- In this laparoscopic procedure, an electric current or laser destroys the fibroids and shrinks the blood vessels that feed them. A similar procedure called cryomyolysis freezes the fibroids. Myolysis is not used often. Another version of this procedure, radiofrequency ablation, is being studied.
Laparoscopic or robotic myomectomy. In a myomectomy, your surgeon removes the fibroids, leaving the uterus in place. If the fibroids are small and few in number, you and your doctor may opt for a laparoscopic or robotic procedure, which uses slender instruments inserted through small incisions in your abdomen to remove the fibroids from your uterus. Your doctor views your abdominal area on a monitor using a small camera attached to one of the instruments. Robotic myomectomy gives your surgeon a magnified, 3-D view of your uterus, offering more precision, flexibility and dexterity than is possible using some other techniques.
Hysteroscopic myomectomy. This procedure may be an option if the fibroids are contained inside the uterus (submucosal). Your surgeon accesses and removes fibroids using instruments inserted through your vagina and cervix into your uterus.
Traditional Surgical Procedures
Abdominal myomectomy. If you have multiple fibroids, very large fibroids or very deep fibroids, your doctor may use an open abdominal surgical procedure to remove the fibroids. Many women who are told that hysterectomy is their only option can have an abdominal myomectomy instead.
- This surgery — the removal of the uterus — remains the only proven permanent solution for uterine fibroids. But hysterectomy is major surgery. It ends your ability to bear children. And if you also elect to have your ovaries removed, it brings on menopause and the question of whether you’ll take hormone replacement therapy. Most women with uterine fibroids can choose to keep their ovaries.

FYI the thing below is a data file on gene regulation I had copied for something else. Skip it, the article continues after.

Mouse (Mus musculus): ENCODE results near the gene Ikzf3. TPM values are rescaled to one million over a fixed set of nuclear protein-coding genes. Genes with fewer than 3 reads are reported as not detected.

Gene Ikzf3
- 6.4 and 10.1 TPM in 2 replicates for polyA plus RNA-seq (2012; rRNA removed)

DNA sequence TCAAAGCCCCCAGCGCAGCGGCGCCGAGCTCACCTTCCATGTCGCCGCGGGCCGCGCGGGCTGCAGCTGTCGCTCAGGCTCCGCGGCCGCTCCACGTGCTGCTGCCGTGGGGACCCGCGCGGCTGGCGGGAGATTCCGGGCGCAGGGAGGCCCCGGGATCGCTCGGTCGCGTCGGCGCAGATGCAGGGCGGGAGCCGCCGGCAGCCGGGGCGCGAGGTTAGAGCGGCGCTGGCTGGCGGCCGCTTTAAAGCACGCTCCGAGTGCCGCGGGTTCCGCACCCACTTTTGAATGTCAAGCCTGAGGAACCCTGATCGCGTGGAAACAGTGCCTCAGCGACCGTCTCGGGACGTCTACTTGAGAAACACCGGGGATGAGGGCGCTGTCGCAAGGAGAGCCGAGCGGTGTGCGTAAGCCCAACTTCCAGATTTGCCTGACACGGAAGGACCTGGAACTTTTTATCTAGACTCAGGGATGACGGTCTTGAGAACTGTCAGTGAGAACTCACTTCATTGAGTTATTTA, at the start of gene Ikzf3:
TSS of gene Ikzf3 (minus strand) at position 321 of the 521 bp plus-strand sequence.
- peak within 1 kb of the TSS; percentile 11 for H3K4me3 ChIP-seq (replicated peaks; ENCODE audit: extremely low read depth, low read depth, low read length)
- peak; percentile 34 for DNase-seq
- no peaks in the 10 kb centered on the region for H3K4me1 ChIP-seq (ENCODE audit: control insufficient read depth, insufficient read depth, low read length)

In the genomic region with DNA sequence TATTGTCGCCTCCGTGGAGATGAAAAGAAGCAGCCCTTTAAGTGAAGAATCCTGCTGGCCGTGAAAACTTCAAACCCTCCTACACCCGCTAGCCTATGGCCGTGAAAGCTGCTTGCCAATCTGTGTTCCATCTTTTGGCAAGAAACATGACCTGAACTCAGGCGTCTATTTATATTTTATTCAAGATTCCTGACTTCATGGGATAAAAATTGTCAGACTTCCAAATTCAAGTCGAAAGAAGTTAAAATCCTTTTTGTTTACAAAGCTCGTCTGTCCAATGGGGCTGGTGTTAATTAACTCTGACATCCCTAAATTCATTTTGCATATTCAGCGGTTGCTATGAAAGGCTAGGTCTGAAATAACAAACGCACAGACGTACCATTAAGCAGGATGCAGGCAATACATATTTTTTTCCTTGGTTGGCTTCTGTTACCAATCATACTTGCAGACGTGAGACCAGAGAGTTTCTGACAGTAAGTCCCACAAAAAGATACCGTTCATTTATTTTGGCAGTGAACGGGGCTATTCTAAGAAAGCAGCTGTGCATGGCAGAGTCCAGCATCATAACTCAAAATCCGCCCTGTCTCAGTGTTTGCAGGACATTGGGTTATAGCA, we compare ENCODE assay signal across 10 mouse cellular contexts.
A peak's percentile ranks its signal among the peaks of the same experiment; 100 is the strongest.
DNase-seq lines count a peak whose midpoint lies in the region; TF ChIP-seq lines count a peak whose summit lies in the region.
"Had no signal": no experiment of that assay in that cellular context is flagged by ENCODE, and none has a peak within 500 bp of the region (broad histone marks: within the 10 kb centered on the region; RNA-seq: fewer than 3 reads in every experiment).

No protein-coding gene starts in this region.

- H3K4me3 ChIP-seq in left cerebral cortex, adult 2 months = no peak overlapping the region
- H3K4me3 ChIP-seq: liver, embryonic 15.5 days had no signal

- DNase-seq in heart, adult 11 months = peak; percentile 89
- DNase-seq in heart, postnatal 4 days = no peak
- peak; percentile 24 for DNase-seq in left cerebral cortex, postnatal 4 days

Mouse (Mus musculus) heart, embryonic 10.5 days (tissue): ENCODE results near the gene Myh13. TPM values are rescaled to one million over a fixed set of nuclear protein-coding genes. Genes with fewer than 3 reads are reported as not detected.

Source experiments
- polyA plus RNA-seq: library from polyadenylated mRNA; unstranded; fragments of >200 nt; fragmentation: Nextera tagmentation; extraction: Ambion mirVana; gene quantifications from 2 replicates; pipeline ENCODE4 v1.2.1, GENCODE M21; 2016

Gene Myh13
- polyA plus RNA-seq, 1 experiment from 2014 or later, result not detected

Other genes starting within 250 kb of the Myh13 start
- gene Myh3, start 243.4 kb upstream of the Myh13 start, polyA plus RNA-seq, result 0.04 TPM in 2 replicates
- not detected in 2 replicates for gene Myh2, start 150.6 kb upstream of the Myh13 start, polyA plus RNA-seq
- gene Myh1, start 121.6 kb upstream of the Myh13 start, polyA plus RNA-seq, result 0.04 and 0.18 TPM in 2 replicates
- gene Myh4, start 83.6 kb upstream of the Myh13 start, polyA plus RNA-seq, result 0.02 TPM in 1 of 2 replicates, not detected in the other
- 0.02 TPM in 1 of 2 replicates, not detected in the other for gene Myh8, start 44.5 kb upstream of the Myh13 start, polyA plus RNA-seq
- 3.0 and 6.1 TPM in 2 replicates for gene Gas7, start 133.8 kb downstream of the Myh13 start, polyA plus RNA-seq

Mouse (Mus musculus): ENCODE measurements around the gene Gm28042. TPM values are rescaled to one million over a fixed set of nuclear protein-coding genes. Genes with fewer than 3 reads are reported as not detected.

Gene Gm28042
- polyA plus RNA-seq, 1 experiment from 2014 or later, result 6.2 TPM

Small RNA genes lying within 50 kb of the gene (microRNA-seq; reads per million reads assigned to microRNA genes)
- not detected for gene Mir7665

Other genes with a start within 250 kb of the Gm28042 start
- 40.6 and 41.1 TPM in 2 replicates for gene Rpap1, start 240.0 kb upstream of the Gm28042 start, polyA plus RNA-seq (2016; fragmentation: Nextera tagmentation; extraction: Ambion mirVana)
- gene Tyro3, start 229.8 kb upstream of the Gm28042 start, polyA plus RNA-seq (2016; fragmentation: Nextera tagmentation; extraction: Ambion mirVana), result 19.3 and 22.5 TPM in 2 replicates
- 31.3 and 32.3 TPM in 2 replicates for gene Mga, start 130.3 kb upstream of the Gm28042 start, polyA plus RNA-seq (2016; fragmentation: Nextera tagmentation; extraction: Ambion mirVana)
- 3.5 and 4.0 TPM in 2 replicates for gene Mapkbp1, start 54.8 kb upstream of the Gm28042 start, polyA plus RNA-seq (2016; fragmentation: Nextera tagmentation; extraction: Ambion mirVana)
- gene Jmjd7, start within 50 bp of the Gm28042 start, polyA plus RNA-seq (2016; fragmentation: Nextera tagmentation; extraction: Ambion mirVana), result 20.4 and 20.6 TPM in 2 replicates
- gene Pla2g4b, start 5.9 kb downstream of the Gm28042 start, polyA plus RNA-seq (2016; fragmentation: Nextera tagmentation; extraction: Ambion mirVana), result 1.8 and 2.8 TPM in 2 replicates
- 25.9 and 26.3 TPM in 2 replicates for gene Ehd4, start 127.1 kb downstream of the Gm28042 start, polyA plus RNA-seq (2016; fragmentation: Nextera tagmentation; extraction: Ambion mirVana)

Do I Really Need To Undergo Surgery?
According to the Mayo Clinic New Network, treatment options are limited and ultimately, surgeries are still the dominate treatment for this disease. But more options may be just around the corner.
In the Feb. 2, 2010, issue of New England Journal of Medicine, Ebbie Stewart, M.D., Mayo Clinic obstetrician, provides an editorial about a possible new medical treatment for uterine fibroids based on two studies published in the same issue. Donnez et al. report that progesterone-receptor modulators, drugs that influence the response to the ovarian hormone progesterone, are effective in treating uterine fibroids much better than a placebo or no treatment at all and equivalent to a GnRH agonist, but without the significant side effects. Dr. Stewart explains that GnRH agonists often cause women to feel like they are going through menopause and they also can contribute to bone loss.
Dr. Stewart says the progesterone-receptor modulators appear to be safe treatments and with both of these studies together, there is exciting news that there may be approved medical treatments for fibroids, ones that can be taken as a pill on a daily basis and give women both decreased menstrual bleeding and decrease the size of the fibroids.
Until more medical therapies become available, interventional therapies such as ultrasound artery embolization and focused ultrasound surgery have proven to be effective alternatives to hysterectomies. Dr. Stewart encourages women to educate themselves about their treatment options and to ask questions about alternatives to hysterectomies.